No one would call the Aranui 5 a thing of beauty. Half cruise ship and half freighter, it has a cockeyed profile that only its maker could love.
It may not look like much, but it manages to sail to some of the most beautiful islands in the world.
The Aranui navigates the waters of French Polynesia, delivering cargo and passengers to places such as Bora Bora, the Tuamotu Atolls and the Marquesas Islands. Its itinerary offers a daydreamer’s voyage to the dazzling shores of paradise.
It’s not the kind of cruise that would appeal to most people who hop on a ship for a week’s vacation. No midnight buffets. No casino. No stage shows.
But if you’re a Walter Mitty type who fantasizes about jumping on a freighter to see the world, this type of ship might make your dream come true.
Call it Freighter Lite. These ships are more workhorse than thoroughbred, capable of doing an honest day’s work as well as carrying passengers. Surprisingly, some also offer a high level of comfort, given their hard-working nature.
They can be found, among other places, in Alaska, where the Marine Highway System ferries cars, supplies and tourists through the dramatic scenery of the Inside Passage or along the stunning coast of Norway, where Hurtigruten ferries carry freight and passengers year-round.
In French Polynesia, the Aranui 5 visits South Pacific isles carrying a couple of hundred passengers who delight in watching the ship off-load cars, fuel, pallets of toilet paper and other supplies and onload bananas, coconuts, citrus and fish.
“These ships offer an incredibly authentic experience,” said Carolyn Spencer Brown, editor of CruiseCritic.com. “You won’t find bingo or any of the other trappings.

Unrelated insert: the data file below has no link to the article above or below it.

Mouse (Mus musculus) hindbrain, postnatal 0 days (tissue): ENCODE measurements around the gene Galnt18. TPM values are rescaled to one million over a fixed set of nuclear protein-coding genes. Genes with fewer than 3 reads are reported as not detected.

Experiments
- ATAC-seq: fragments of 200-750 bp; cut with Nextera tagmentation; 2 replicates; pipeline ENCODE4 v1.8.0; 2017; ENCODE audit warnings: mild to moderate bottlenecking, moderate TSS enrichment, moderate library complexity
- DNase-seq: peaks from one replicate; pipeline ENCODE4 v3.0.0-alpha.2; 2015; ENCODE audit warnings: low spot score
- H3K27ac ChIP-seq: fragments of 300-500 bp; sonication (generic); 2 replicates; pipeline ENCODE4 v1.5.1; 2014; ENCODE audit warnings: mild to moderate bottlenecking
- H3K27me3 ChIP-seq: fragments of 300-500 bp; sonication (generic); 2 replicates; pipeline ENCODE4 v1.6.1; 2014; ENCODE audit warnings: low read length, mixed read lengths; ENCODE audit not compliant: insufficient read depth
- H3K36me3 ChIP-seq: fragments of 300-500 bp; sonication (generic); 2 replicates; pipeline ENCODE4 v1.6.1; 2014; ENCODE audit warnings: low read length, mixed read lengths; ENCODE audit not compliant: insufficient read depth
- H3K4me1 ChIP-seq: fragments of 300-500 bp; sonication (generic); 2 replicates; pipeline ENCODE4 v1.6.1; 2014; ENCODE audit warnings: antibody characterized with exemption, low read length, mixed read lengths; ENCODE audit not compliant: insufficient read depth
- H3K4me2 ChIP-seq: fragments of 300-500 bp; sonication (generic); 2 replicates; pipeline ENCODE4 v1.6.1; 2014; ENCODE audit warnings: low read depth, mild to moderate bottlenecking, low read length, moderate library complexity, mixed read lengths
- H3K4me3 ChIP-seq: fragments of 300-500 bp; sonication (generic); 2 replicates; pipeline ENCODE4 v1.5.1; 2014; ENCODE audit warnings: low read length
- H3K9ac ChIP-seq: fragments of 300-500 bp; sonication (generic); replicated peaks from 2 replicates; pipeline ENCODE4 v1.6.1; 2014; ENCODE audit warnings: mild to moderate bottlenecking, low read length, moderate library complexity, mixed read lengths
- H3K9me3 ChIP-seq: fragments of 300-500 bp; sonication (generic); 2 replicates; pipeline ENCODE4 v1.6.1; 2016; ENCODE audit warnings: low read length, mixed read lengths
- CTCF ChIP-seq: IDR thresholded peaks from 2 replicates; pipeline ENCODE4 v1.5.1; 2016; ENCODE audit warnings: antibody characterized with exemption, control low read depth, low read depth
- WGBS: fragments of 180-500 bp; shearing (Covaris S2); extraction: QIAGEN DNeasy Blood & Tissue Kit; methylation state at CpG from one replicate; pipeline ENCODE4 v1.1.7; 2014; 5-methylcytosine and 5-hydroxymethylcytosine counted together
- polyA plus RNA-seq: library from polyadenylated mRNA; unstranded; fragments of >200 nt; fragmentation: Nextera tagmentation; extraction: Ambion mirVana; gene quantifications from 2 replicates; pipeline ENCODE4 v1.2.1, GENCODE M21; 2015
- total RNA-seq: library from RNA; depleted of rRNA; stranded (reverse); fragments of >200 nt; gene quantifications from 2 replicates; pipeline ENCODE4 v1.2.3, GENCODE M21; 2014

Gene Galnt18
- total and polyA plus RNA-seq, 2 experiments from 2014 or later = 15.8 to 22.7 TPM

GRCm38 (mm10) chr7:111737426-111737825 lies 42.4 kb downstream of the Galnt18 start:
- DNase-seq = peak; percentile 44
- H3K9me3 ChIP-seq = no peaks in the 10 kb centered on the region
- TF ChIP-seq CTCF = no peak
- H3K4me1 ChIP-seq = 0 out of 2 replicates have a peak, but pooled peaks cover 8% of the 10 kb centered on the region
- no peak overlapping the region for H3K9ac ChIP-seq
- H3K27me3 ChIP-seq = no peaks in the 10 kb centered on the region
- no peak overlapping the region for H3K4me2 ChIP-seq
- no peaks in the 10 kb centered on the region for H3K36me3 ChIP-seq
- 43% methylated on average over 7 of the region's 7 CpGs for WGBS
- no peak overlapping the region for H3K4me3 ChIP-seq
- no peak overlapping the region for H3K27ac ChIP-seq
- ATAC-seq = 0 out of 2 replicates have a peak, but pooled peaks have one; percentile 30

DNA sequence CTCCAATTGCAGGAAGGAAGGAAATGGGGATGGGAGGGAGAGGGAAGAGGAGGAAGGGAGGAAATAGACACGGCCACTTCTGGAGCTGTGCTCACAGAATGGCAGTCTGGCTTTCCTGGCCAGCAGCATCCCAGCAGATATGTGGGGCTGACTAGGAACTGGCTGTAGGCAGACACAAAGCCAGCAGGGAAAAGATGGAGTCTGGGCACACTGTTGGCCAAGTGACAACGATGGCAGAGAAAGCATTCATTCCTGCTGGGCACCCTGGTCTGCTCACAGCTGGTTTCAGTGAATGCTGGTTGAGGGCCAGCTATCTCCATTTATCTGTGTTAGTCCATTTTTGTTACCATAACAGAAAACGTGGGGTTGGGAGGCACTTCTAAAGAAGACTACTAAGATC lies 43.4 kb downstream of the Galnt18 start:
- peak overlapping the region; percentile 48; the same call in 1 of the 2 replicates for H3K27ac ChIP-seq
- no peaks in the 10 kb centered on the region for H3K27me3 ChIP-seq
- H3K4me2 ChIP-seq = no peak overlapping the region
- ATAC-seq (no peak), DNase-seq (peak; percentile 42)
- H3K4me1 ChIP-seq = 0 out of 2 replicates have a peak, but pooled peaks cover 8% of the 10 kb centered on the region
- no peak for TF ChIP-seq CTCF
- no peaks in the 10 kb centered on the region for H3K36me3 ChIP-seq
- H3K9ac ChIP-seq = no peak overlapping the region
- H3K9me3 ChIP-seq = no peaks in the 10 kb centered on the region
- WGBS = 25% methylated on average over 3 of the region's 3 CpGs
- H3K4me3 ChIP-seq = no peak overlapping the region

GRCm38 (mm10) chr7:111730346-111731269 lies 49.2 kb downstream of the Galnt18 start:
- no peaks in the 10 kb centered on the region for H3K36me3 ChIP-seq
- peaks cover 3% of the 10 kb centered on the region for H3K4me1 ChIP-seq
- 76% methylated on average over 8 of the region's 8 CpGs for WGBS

“I’m not denigrating these activities, but there are travelers who want more than that. They want to travel with locals and get to know the people, not just see the scenery.”
Those are the big pluses on these ships. You not only travel with vacationers like yourself, but you also are getting to know the single mother who has boarded the ship or ferry for a weekend visit with family members in a nearby village. You’re rubbing shoulders on the tender with a tattooed seaman who’s going ashore to visit his wife and kids.
When you go ashore, you’ll meet villagers who turn out to greet the ship, not because they want to sell you something but because they’re friendly.
“These ports are nothing like the ones you visit on cruise ships,” said Calabasas resident Mathy Simon, who sailed the Norwegian coast on a Hurtigruten ferry. “You’re not going to get off the ship and see a row of jewelry stores that open whenever a ship is in the harbor.”
For the most part, her ship visited tiny communities where the residents’ only access to the outside world was the ship.
“They use it like a bus or a train: They get on and get off at the next village. It’s their only mode of transportation,” said Simon, who traveled with Kyle, her college-age son.
The bottom line: “The trip was amazing. I’d do it again in a heartbeat.”
Aboard the Aranui 5
Hiva Oa, Ua Pou, Nuku Hiva, Fatu Hiva.
The words don’t exactly roll off the tongue. But that’s not surprising. They’re the names of some of the most remote islands in the world; all are part of the Marquesas Archipelago, 852 miles northeast of Tahiti and about 3,000 miles from the west coast of Mexico, the nearest continental land mass.